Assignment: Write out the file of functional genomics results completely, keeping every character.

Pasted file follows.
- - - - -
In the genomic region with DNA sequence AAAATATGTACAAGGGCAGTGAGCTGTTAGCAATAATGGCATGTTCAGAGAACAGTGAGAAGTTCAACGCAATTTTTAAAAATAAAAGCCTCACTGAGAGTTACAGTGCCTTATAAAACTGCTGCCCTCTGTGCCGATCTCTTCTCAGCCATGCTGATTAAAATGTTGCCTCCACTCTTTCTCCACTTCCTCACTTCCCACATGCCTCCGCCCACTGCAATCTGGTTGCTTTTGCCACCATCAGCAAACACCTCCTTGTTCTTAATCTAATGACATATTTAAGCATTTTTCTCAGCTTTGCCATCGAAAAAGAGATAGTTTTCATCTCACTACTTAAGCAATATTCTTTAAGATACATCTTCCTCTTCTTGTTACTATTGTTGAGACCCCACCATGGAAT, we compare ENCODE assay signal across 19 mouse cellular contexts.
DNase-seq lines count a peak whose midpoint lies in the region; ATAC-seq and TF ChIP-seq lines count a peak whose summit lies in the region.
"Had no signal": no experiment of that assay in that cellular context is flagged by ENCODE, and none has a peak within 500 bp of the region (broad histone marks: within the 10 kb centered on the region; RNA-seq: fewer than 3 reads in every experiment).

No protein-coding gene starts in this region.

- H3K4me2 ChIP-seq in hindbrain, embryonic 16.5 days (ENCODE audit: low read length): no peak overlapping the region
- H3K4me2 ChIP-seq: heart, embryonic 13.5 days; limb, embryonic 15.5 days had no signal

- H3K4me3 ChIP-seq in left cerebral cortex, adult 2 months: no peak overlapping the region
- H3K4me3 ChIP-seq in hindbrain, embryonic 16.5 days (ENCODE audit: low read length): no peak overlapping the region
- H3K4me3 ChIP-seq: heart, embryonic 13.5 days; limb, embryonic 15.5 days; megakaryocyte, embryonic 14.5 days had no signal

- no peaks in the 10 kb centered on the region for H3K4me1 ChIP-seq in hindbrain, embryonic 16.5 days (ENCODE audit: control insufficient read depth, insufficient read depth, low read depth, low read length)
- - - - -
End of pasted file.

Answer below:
In the genomic region with DNA sequence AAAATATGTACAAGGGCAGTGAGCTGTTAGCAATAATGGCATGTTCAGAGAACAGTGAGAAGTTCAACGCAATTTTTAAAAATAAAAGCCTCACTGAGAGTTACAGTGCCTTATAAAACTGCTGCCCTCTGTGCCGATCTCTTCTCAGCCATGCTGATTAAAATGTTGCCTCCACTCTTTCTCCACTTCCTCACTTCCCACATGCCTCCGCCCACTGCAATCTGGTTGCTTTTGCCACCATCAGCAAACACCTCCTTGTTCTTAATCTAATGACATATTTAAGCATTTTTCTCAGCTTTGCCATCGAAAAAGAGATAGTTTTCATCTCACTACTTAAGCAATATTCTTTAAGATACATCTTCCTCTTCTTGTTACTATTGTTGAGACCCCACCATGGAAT, we compare ENCODE assay signal across 19 mouse cellular contexts.
DNase-seq lines count a peak whose midpoint lies in the region; ATAC-seq and TF ChIP-seq lines count a peak whose summit lies in the region.
"Had no signal": no experiment of that assay in that cellular context is flagged by ENCODE, and none has a peak within 500 bp of the region (broad histone marks: within the 10 kb centered on the region; RNA-seq: fewer than 3 reads in every experiment).

No protein-coding gene starts in this region.

- H3K4me2 ChIP-seq in hindbrain, embryonic 16.5 days (ENCODE audit: low read length): no peak overlapping the region
- H3K4me2 ChIP-seq: heart, embryonic 13.5 days; limb, embryonic 15.5 days had no signal

- H3K4me3 ChIP-seq in left cerebral cortex, adult 2 months: no peak overlapping the region
- H3K4me3 ChIP-seq in hindbrain, embryonic 16.5 days (ENCODE audit: low read length): no peak overlapping the region
- H3K4me3 ChIP-seq: heart, embryonic 13.5 days; limb, embryonic 15.5 days; megakaryocyte, embryonic 14.5 days had no signal

- no peaks in the 10 kb centered on the region for H3K4me1 ChIP-seq in hindbrain, embryonic 16.5 days (ENCODE audit: control insufficient read depth, insufficient read depth, low read depth, low read length)